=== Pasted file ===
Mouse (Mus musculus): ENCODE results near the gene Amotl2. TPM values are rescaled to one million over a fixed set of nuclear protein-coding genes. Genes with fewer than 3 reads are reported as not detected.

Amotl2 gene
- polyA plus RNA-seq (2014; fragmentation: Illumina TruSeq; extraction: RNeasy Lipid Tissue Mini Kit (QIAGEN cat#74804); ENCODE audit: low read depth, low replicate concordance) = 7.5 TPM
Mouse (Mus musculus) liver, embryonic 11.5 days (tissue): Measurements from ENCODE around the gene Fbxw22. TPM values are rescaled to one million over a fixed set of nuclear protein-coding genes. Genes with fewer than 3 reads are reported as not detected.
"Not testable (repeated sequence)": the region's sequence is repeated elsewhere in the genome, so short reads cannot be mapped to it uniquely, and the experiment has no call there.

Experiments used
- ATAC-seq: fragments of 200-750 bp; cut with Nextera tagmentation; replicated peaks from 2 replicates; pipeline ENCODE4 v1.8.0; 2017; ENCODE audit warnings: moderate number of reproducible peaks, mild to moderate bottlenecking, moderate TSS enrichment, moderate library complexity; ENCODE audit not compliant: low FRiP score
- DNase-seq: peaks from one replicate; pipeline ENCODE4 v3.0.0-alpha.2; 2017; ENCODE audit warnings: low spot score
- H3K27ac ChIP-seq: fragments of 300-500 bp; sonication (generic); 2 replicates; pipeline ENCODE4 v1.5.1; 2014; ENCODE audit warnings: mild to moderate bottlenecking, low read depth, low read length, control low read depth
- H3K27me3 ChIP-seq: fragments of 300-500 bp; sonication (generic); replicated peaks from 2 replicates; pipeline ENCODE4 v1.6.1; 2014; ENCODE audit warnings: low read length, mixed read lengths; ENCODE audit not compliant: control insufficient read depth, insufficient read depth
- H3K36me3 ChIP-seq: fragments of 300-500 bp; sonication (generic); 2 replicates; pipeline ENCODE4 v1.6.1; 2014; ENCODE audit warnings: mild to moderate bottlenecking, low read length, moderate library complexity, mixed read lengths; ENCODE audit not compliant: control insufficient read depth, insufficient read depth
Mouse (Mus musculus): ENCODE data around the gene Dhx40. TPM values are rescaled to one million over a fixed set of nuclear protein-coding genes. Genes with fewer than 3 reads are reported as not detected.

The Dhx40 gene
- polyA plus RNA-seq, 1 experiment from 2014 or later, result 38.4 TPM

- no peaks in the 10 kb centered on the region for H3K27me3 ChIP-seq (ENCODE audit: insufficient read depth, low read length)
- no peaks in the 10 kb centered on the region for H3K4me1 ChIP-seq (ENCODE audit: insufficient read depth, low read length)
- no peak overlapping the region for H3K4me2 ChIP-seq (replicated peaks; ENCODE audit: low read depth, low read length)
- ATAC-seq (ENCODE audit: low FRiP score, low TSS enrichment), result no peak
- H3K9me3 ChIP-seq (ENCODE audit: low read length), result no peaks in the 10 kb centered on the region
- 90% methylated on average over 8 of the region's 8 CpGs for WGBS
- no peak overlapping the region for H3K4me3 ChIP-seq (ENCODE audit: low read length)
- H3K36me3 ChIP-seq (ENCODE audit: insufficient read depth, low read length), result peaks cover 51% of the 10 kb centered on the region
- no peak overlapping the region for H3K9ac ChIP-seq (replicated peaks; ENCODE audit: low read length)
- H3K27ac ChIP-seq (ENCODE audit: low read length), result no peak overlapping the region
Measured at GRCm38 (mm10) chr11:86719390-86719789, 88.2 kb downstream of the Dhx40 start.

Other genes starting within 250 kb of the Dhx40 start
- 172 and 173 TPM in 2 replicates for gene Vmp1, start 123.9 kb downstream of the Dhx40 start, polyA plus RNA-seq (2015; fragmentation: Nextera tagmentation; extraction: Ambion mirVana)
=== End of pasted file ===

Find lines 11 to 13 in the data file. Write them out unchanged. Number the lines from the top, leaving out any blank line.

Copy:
- H3K36me3 ChIP-seq: fragments of 300-500 bp; sonication (generic); 2 replicates; pipeline ENCODE4 v1.6.1; 2014; ENCODE audit warnings: mild to moderate bottlenecking, low read length, moderate library complexity, mixed read lengths; ENCODE audit not compliant: control insufficient read depth, insufficient read depth
Mouse (Mus musculus): ENCODE data around the gene Dhx40. TPM values are rescaled to one million over a fixed set of nuclear protein-coding genes. Genes with fewer than 3 reads are reported as not detected.

The Dhx40 gene